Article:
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"Refuses to romanticize the actions of the Red Army Faction (RAF) yet similarly offers no condemnation, demanding that audiences consider the political and social atmosphere of the period." – Variety

The 60s and 70s were marked by enormous political and social upheaval. While counter-culturalism in Carnaby Street and Haight-Ashbury took the form of flower power and free love, a cadre of young radicals – including Andreas Baader and Ulrike Meinhof – played for keeps in the conflict between capitalism and communism on the continent … with historic consequences.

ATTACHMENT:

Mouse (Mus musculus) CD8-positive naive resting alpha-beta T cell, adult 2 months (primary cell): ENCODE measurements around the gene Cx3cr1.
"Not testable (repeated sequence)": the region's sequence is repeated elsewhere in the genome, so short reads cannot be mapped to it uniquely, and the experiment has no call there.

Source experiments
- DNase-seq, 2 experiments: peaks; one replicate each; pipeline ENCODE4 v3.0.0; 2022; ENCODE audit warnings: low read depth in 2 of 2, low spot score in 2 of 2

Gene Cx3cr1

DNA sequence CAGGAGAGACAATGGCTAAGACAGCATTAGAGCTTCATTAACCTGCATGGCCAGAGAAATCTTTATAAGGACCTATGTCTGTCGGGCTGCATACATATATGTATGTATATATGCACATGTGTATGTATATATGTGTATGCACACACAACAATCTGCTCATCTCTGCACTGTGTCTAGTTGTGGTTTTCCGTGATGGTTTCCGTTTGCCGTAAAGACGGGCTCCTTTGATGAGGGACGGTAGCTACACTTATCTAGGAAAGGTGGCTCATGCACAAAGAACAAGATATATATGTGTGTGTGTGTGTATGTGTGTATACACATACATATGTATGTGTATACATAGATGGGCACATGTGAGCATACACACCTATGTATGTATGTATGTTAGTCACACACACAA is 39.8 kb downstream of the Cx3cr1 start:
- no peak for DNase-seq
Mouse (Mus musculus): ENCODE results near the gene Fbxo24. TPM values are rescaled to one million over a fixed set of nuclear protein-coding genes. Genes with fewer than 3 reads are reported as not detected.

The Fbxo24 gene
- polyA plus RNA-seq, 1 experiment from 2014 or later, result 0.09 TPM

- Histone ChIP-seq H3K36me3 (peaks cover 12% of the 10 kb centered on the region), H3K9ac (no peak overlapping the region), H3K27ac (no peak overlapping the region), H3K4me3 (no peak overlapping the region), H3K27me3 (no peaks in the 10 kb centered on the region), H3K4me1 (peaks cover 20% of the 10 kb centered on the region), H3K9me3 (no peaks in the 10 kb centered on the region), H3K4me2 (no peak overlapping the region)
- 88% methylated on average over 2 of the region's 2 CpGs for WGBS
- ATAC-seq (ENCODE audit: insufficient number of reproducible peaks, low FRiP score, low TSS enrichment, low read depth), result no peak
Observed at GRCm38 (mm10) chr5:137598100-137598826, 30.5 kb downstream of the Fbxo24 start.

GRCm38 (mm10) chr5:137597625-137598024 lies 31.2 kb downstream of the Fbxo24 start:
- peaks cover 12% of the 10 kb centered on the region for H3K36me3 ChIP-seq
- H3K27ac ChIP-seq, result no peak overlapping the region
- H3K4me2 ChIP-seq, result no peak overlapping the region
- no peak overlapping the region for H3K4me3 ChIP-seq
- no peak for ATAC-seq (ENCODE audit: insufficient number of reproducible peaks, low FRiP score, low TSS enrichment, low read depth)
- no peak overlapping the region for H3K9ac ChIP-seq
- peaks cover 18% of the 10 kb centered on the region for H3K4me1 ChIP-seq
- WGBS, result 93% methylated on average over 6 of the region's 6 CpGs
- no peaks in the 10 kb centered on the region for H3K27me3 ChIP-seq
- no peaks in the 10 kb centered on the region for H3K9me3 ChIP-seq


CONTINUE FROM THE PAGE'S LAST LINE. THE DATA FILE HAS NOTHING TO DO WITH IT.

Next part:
Constructed entirely from found footage, A German Youth is Jean-Gabriel Périot's fascinating and incisive exploration of how the idealism that underpinned the 60s in West Germany devolved into seething disillusionment, bitterness and the chilling militancy of the Red Army Faction. Providing extra context, Périot contrasts the Baader-Meinhof gang's radical actions with the politically engaged works of seminal filmmakers Godard, Antonioni and Fassbinder, resulting in an essential film for fans of cinema and politics, that "leads to uncomfortable realisations about where we are now" (Variety).